I have been trying to find a way for the OS X Terminal to accept the mouse input to scroll in the man pages.

I have installed SIMBL and MouseTerm but this does not enable scrolling in the man pages. Any sugestions?


The amount of the man page that you can see at one time is determined by the buffer size. Here is how to change it.

After much trial and error, I have enabled scrolling in vim, but not for man pages.

Append to your ~/.vimrc

set mouse=a
set ttymouse=xterm2

The following blog shows how to enable scrolling in vim using iTerm2. It unfortunately does not work on man pages.

As a work around, I would suggest:

*NIXmanual - A widget you enable on your Mac that cointains the man pages

linuxmanpages.com - A website will all linux man pages

Use the standard vim keys 'hjkl' or Shift Page Up andShift Page Down

Additional Resources

Arch linux forum discussion 1
Arch linux forum discussion 2

  • In addition to the standard vim navigation, you can use d to scroll down half a page and u to scroll up half a page in man pages (and in less). You can also open man pages in vim with vim <(man foo); you could put that into a function in your .bashrc, something like: myman() { vim <(man "$1"); }, and then use it like myman foo. I'm aware that OSX uses bash version 3.x, so I don't know if process substitution works there, but if it does then that could be a workaround for getting the mouse in manpages.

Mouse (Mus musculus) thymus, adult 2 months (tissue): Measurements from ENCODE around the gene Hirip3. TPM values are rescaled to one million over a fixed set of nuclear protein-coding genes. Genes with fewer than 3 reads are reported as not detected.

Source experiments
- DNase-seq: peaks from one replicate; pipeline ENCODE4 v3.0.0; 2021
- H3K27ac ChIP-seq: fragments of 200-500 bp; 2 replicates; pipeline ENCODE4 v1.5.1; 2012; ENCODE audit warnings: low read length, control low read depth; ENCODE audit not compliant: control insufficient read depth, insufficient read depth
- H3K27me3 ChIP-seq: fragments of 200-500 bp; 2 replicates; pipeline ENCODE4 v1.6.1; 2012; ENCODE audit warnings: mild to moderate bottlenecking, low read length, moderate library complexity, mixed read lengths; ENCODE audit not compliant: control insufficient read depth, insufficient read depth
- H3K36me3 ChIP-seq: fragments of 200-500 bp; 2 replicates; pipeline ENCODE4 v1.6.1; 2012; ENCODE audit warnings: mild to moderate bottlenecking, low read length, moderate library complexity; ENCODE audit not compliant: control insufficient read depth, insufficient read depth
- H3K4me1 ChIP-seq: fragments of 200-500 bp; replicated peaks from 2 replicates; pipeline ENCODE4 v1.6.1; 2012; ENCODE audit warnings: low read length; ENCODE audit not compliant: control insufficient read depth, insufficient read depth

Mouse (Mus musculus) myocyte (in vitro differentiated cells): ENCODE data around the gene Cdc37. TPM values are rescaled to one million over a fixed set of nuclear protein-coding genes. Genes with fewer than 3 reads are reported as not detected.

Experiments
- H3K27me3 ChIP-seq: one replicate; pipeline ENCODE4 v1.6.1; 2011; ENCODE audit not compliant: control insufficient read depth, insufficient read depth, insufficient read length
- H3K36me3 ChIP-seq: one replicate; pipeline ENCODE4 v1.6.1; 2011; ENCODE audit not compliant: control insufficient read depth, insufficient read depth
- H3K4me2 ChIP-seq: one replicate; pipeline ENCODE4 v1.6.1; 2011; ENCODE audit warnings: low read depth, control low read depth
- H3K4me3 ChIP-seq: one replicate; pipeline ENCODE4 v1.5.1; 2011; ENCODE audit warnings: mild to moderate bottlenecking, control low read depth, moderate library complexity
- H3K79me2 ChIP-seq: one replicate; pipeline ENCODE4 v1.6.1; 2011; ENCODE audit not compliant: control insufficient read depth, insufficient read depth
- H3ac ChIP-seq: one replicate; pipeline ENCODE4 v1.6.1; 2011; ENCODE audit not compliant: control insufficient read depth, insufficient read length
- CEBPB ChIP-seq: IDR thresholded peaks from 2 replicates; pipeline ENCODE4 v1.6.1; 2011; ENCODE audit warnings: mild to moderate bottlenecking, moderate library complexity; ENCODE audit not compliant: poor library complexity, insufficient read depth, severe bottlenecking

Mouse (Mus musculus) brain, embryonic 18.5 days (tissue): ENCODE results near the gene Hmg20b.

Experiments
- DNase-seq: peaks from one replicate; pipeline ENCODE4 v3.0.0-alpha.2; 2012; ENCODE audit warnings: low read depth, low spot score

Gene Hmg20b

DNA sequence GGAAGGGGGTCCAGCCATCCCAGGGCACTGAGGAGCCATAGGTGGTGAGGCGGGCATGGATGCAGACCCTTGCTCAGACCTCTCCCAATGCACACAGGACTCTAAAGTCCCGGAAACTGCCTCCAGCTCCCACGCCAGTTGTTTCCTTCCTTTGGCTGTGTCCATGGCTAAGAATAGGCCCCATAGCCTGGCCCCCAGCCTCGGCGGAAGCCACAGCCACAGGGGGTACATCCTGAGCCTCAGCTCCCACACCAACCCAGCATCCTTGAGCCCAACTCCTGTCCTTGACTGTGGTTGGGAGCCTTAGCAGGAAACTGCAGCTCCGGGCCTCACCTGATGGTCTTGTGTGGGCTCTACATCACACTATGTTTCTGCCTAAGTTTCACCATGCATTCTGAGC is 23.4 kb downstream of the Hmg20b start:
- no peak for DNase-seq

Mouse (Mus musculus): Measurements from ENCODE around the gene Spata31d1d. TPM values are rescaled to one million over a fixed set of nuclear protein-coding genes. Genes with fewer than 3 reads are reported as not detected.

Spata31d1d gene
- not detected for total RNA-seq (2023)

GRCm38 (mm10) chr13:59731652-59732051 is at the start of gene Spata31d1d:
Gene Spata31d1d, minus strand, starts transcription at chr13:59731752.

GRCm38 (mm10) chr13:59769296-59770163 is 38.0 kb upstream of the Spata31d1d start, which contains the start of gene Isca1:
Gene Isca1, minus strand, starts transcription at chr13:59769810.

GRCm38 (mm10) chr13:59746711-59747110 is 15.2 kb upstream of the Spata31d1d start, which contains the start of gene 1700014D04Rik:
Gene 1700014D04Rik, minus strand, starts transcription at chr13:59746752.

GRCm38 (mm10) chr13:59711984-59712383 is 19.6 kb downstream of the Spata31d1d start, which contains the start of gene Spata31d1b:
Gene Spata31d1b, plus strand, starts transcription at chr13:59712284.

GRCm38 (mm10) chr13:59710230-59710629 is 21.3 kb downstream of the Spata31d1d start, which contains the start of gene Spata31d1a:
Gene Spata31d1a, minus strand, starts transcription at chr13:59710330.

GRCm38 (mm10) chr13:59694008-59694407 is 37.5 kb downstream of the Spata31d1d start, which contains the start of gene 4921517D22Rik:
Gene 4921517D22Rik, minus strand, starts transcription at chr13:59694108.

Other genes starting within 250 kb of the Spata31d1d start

– evilsoup
    Aug 17 '13 at 9:02

I know I'm late to the party 🎉 (as usual) but I came across this question today, and only saw one answer that had some external links in it.

So the solution I came up with was to use one of my favorite text editors nvim to handle opening of man pages within a terminal session.

Now, you could go about by setting the $PAGER environment variable or the $MANPAGER variable to vim for shell session and I suppose that would work.

But however I decided to write a custom function for my shell, which happens to be fish-shell, however I'm sure both BASH and ZSH both support functions as well.

The reason I chose to go the function route was that I didn't really want to always use nvim as my PAGER for my own obvious reasons. However, if I could just run a command such as vman to open a man page within nvim that'd be awesome, thus leaving the $PAGER, $MANPAGER environment variables intact along with the man command as well.

So I created a function that looks like the below, added some comments so I'd have understanding of what all the flags are doing, so that way I wouldn't have to 🥁 ...open the man page 😉

function vman --description 'use vim / nvim to read man pages'

  # col `-b` flag = don't output any backspaces
  # col `-p` flag = force uknown control sequences
  # ===
  # iconv `-c` flag = characters that can't be converter are
  # ...silently discarded
  # ===
  # nvim `-c` flag = run argument / command after executing nvim
  # nvim `-R` flag = open "file" in read-only mode
  # ===
  man $argv | col -bp | iconv -c | nvim -c 'set ft=man nomod nolist' -;

Obviously your going to need mouse support enabled in vim / nvim which can be done by adding the below line to the respected editors configuration file.

set mouse=a

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